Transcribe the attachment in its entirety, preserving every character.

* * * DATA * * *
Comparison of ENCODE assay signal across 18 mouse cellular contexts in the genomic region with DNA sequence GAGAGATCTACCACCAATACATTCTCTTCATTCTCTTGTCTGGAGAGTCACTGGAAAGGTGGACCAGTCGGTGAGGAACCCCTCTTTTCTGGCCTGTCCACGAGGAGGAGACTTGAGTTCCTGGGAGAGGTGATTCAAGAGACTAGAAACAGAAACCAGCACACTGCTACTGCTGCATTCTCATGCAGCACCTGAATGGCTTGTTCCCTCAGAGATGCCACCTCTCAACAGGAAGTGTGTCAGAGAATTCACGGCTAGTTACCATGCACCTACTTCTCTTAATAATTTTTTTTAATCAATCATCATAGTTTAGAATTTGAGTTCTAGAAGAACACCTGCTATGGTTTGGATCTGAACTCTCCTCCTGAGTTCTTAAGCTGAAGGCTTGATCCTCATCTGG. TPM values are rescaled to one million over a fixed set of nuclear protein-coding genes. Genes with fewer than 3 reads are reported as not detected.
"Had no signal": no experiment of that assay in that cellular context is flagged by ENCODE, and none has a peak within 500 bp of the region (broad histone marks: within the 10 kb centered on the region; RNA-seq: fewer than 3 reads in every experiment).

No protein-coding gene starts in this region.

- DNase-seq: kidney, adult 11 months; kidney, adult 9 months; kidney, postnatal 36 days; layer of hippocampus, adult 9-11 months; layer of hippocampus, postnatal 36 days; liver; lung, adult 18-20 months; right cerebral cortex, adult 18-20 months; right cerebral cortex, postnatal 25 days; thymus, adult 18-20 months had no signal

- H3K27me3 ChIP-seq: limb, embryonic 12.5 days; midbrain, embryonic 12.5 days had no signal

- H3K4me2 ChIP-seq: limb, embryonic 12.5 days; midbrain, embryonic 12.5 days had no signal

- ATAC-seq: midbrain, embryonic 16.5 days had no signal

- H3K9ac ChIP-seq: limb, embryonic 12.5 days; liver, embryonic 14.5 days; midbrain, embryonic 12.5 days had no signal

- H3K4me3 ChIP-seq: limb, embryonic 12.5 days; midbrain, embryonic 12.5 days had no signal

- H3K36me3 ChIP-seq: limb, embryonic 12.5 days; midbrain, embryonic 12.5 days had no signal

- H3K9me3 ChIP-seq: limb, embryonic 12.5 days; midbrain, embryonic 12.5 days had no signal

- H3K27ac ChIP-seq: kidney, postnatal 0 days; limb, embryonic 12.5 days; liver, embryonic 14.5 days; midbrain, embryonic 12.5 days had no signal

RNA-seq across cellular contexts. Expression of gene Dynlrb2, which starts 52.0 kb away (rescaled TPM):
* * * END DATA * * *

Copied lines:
Comparison of ENCODE assay signal across 18 mouse cellular contexts in the genomic region with DNA sequence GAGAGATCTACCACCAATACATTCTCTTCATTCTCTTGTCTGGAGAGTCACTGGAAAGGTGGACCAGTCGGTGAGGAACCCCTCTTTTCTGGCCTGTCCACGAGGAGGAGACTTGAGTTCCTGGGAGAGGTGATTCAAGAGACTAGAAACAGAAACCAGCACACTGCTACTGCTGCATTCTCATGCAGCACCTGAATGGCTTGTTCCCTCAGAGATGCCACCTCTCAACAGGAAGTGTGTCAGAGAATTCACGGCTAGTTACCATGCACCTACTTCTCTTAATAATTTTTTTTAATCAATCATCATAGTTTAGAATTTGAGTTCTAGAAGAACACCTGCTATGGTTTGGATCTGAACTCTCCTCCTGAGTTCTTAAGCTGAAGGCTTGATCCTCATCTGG. TPM values are rescaled to one million over a fixed set of nuclear protein-coding genes. Genes with fewer than 3 reads are reported as not detected.
"Had no signal": no experiment of that assay in that cellular context is flagged by ENCODE, and none has a peak within 500 bp of the region (broad histone marks: within the 10 kb centered on the region; RNA-seq: fewer than 3 reads in every experiment).

No protein-coding gene starts in this region.

- DNase-seq: kidney, adult 11 months; kidney, adult 9 months; kidney, postnatal 36 days; layer of hippocampus, adult 9-11 months; layer of hippocampus, postnatal 36 days; liver; lung, adult 18-20 months; right cerebral cortex, adult 18-20 months; right cerebral cortex, postnatal 25 days; thymus, adult 18-20 months had no signal

- H3K27me3 ChIP-seq: limb, embryonic 12.5 days; midbrain, embryonic 12.5 days had no signal

- H3K4me2 ChIP-seq: limb, embryonic 12.5 days; midbrain, embryonic 12.5 days had no signal

- ATAC-seq: midbrain, embryonic 16.5 days had no signal

- H3K9ac ChIP-seq: limb, embryonic 12.5 days; liver, embryonic 14.5 days; midbrain, embryonic 12.5 days had no signal

- H3K4me3 ChIP-seq: limb, embryonic 12.5 days; midbrain, embryonic 12.5 days had no signal

- H3K36me3 ChIP-seq: limb, embryonic 12.5 days; midbrain, embryonic 12.5 days had no signal

- H3K9me3 ChIP-seq: limb, embryonic 12.5 days; midbrain, embryonic 12.5 days had no signal

- H3K27ac ChIP-seq: kidney, postnatal 0 days; limb, embryonic 12.5 days; liver, embryonic 14.5 days; midbrain, embryonic 12.5 days had no signal

RNA-seq across cellular contexts. Expression of gene Dynlrb2, which starts 52.0 kb away (rescaled TPM):